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Proc Natl Acad Sci U S A. 1989 Feb;86(3):983-7.

Molecular patterns of X chromosome-linked color vision genes among 134 men of European ancestry.

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  • 1Department of Medicine, University of Washington, Seattle 98195.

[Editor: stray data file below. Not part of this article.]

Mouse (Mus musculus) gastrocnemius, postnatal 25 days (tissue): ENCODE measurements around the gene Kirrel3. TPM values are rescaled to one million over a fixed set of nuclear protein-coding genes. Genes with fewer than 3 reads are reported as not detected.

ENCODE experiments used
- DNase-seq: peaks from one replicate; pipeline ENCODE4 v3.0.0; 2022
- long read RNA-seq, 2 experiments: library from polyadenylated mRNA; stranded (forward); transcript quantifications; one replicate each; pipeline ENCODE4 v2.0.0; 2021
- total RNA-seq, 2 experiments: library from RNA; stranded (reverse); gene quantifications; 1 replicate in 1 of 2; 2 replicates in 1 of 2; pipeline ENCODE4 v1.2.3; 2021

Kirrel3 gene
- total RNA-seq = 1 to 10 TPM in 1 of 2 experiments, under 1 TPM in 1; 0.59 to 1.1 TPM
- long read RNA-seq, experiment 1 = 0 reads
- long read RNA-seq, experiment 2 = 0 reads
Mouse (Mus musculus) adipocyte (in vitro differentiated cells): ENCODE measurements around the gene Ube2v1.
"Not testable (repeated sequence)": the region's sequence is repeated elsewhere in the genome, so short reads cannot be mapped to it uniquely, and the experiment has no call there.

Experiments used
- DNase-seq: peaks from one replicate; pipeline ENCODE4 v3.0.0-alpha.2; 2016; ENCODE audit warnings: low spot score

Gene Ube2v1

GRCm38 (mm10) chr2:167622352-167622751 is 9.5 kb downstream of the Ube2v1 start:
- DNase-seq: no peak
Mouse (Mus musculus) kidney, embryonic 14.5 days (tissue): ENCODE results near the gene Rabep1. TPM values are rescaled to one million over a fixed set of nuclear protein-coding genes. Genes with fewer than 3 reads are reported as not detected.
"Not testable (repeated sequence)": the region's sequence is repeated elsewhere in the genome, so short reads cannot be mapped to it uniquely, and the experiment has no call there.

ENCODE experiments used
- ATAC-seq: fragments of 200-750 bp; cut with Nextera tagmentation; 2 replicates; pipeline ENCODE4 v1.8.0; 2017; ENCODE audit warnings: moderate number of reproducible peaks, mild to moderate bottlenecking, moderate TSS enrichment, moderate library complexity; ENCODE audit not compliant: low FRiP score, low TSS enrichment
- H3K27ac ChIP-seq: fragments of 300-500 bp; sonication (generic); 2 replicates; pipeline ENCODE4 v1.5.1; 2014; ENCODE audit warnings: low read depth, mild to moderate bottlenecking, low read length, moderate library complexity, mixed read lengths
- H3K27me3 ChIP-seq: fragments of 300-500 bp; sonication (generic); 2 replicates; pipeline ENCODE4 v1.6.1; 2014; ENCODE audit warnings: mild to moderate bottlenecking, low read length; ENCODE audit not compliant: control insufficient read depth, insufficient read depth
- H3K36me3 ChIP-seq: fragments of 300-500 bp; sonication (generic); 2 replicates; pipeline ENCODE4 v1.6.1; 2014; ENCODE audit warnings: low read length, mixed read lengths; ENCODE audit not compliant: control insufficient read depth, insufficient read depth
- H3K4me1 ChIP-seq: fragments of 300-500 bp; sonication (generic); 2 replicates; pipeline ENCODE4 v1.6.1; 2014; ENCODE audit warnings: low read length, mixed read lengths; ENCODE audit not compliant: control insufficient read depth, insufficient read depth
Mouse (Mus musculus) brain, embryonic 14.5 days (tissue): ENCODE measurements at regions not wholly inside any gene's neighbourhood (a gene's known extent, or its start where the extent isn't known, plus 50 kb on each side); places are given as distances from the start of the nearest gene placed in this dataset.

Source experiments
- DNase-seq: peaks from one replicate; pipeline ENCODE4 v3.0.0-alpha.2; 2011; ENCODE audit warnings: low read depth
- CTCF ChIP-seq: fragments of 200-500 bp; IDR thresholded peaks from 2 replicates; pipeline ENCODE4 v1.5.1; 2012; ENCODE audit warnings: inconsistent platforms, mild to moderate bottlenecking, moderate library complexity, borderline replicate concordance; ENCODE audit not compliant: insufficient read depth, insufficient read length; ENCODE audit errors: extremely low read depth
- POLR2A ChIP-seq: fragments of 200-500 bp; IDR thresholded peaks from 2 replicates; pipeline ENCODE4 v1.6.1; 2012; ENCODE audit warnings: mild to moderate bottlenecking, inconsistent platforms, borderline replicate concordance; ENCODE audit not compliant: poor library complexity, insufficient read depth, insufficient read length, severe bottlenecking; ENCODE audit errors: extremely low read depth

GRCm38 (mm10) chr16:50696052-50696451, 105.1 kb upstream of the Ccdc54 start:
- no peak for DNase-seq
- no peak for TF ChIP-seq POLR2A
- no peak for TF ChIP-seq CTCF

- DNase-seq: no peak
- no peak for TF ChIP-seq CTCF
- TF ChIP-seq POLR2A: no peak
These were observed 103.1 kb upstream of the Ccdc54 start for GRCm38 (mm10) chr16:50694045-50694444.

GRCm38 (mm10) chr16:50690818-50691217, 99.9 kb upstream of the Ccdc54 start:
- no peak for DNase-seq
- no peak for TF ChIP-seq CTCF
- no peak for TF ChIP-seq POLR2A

We used Southern blot hybridization to study X chromosome-linked color vision genes encoding the apoproteins of red and green visual pigments in 134 unselected Caucasian men. One hundred and thirteen individuals (84.3%) had a normal arrangement of their color vision pigment genes. All had one red pigment gene; the number of green pigment genes ranged from one to five with a mode of two. The frequency of molecular genotypes indicative of normal color vision (84.3%) was significantly lower than had been observed in previous studies of color vision phenotypes. Color vision defects can be due to deletions of red or green pigment genes or due to formation of hybrid genes comprising portions of both red and green pigment genes [Nathans, J., Piantanida, T.P., Eddy, R.L., Shows, T.B., Jr., & Hogness, D.S. (1986) Science 232, 203-210]. Characteristic anomalous patterns were seen in 15 (11.2%) individuals: 7 (5.2%) had patterns characteristic of deuteranomaly (mild defect in green color perception), 2 (1.5%) had patterns characteristic of deuteranopia (severe defect in green color perception), and 6 (4.5%) had protan patterns (the red perception defects protanomaly and protanopia cannot be differentiated by current molecular methods). Previously undescribed hybrid gene patterns consisting of both green and red pigment gene fragments in addition to normal red and green genes were observed in another 6 individuals (4.5%). Only 2 of these patterns were considered as deuteranomalous. Thus, DNA testing detected anomalous color vision pigment genes at a higher frequency than expected from phenotypic color vision tests. Some color vision gene arrays associated with hybrid genes are likely to mediate normal color vision.

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